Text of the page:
If you are working within the pharmaceutical industry or are somehow related to it, you must have come across the terms; Drug Substance, Drug Product, and Excipients. Although simple, many people make obvious mistakes dealing with them. In this short article, we wrote a brief overview about the terms with supporting examples.
Drug Substance (DS)
Drug substance is the pure material that stimulates any pharmacological action. It is the most important ingredient in any drug that is available in the market. It is also known as Active Pharmaceutical Ingredient (API). For example, in the Ortoton package that says 750 mg Methocarbamol, the drug substance is the Methocarbamol. In the context of pharmaceutical quality control, the identity, content and potency of the the drug substance must be proven with validated analytical methods.
According to the German Medicinal Products Act (Arzneimittelgesetz, AMG) drug substance are defied as follows: "Active substances are substances that are intended for use as medically active constituents in the manufacture of medicinal products or which, through their use in the manufacture of medicinal products, are intended to become medically active constituents." (AMG §4 (19)).
Drug Product (DP)
Drug product is the finished product of any drug that is available in the market and is ready to use (this includes it's packaging, see also below). A drug substance, because of multiple factors (sensitivity, stability, etc.) is required to be mixed with other components before being released for use in the market. The drug substance together with the added ingredients (= excipients, see next chapter) is known as drug product. Taking the example from above, the Ortoton tablet used in the market contains substances like Sodium dodecyl sulfate (SDS), Titanium dioxide, Magnesium stearate among others. The drug substance together with these added agents is called the drug product and within its packaging "finished product".
The AMG defines the finished product as follows: "Finished medicinal products are medicinal products that are manufactured beforehand and placed on the market in packaging intended for distribution to the consumer, or other medicinal products intended for distribution to the consumer in the preparation of which any form of industrial process is used, or medicinal products that are produced commercially, except in pharmacies. Finished medicinal products are not intermediate products intended for further processing by a manufacturer." (AMG §4 (1)).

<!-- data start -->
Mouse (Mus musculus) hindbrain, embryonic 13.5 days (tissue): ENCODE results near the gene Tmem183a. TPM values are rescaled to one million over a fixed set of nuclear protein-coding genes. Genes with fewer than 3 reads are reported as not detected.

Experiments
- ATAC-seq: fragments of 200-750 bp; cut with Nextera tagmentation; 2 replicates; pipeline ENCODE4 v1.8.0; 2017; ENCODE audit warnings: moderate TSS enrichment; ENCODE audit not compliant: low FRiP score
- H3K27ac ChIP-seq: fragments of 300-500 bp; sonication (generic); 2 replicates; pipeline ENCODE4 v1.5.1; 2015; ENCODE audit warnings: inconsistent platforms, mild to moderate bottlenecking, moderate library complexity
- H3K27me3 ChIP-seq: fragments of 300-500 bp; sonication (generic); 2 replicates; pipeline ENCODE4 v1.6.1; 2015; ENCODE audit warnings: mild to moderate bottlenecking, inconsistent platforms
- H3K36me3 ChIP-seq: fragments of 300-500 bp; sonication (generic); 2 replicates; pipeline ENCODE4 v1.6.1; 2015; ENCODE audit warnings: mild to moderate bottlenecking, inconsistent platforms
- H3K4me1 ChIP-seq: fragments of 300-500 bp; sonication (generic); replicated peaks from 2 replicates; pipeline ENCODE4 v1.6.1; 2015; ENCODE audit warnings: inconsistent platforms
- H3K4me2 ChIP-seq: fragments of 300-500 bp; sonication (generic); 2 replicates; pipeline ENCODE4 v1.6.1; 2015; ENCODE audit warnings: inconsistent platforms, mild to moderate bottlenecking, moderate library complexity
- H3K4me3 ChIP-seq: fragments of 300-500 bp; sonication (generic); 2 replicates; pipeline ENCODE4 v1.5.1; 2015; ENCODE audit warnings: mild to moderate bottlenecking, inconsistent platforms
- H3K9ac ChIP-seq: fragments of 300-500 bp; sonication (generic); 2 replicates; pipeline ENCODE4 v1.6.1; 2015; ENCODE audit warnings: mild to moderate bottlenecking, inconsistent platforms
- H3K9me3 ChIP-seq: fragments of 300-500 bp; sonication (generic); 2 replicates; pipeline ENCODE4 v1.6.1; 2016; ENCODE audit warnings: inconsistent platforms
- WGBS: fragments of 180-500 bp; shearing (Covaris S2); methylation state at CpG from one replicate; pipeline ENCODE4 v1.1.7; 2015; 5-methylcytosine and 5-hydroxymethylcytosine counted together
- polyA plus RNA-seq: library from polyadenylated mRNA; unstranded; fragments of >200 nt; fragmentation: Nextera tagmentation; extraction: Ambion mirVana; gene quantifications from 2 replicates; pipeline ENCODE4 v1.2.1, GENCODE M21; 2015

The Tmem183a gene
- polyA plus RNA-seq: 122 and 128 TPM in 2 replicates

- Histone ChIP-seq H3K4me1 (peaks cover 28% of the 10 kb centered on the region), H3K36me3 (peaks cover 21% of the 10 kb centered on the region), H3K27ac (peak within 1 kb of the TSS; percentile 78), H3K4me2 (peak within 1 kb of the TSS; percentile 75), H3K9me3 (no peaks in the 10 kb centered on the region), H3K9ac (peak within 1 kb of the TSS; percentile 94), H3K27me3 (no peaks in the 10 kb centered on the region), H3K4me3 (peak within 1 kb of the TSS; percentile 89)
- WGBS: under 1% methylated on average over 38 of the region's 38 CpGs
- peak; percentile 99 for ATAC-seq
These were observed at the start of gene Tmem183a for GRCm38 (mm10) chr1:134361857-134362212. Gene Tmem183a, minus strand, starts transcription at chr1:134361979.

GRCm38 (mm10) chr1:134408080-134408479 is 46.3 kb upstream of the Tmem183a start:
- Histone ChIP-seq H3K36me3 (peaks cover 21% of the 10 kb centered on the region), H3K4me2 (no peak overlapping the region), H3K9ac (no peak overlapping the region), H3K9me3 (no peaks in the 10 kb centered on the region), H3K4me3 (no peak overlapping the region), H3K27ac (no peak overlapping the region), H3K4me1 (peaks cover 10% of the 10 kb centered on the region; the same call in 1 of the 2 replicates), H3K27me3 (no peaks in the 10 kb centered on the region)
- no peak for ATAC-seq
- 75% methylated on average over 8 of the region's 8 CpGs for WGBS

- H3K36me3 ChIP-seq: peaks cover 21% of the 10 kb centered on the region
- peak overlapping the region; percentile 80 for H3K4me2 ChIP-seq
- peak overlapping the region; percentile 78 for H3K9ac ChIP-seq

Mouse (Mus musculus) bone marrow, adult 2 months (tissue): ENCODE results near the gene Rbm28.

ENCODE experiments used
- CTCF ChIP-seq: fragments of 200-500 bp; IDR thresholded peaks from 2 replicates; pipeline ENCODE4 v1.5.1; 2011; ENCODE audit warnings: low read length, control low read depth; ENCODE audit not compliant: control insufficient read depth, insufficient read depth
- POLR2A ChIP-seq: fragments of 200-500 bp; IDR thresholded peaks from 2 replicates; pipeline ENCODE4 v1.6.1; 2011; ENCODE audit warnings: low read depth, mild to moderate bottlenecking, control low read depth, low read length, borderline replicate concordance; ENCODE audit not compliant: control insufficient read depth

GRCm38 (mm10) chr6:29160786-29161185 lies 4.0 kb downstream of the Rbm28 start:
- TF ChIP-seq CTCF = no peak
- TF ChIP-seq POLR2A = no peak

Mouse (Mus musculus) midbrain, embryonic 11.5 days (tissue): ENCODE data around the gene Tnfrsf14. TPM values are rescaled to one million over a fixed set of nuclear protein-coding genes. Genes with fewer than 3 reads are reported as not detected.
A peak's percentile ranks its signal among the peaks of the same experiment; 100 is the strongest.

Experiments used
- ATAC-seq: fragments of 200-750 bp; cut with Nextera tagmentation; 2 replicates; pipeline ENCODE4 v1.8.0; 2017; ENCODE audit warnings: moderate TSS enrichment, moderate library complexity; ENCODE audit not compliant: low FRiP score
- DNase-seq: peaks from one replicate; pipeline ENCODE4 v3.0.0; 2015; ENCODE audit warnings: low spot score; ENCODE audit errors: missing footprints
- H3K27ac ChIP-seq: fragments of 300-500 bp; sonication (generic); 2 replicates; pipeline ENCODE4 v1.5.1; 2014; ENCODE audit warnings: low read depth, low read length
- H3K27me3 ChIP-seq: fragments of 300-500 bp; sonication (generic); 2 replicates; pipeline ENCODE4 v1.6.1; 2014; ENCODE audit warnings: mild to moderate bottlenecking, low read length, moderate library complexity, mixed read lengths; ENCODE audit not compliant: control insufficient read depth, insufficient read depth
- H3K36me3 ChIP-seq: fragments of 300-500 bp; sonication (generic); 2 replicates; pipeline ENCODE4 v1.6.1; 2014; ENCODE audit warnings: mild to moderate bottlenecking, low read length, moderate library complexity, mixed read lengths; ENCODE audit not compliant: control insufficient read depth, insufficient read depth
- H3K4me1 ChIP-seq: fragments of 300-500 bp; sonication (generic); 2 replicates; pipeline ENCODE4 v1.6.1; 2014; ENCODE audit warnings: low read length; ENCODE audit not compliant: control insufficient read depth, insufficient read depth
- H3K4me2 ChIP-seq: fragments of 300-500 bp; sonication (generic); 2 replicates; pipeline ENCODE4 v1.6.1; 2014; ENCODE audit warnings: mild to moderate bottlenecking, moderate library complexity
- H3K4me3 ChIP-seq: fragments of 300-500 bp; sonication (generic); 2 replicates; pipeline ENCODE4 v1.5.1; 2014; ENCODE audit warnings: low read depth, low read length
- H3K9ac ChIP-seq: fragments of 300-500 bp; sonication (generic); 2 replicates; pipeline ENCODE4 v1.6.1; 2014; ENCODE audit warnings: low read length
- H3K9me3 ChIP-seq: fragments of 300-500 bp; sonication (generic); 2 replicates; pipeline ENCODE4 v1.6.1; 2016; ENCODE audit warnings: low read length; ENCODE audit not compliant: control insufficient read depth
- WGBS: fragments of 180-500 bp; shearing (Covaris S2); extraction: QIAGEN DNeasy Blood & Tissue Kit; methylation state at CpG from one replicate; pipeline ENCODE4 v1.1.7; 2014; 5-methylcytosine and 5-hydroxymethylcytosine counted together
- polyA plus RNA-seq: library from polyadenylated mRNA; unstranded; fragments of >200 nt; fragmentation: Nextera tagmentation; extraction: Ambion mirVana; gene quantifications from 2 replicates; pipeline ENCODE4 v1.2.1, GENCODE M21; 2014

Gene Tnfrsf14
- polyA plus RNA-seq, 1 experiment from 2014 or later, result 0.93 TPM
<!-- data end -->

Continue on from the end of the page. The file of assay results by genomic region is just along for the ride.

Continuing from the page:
These are the additional agents added to the drug substance to make the drug product. The excipients may have different characteristics and may be used for different purposes. E.g. they might be filling materials to reach the required mass in case of low concentrated drug substances or binders to enable a good mechanical strength or coating agents. Other functions may be e.g. an enteric resistance by gastroresistant film coatings, a prolonged shelf life by preservative agents or "taste corrections" by sweeteners in e.g. cough syrups for children.
In the present example, lactose is a typical filling material widely used in capsule and tablet manufacturing. Povidone may have functioned as thickener and binder in granulation, just as magnesium stearate may have been used as a lubricant in processing. Hypromellose is a common material of the capsule shell, as well as titanium dioxide, which provides the color as white pigment. Since the other components can perform different functions, I don’t want to speculate here about their exact function.
Manufacturers who produce drug substances and excipients listed in the European Pharmacopoeia (Ph. Eur.) can apply for certification of their manufacturing process by the EDQM (European Directorate for the Quality of Medicines). The certificate proves, amongst others, that these substances can also be easily tested using the test methods specified in the respective monograph. It is quite logical that drug product manufacturers of course prefer to buy such certified active ingredients and excipients.
Terms related to manufacturing and packaging
In addition to the terms explained above, some more terms may cross your way. From the point of view of production and subsequent packaging, a distinction should be made between bulk, semi-finished and finished goods.
Let's take a look at tablet manufacturing for example. After all ingredients have been mixed, granulated and dried, the granules are compressed in tablet form. Thus, manufacturing of tablets per se is finished, but they are all still unpacked. This is called bulk. After the individual tablets have been blistered, it’s called semi-finished product (SEMP). Finally, when the blisters along with leaflet are filled into folding boxes, it’s called the finished product (FINP).
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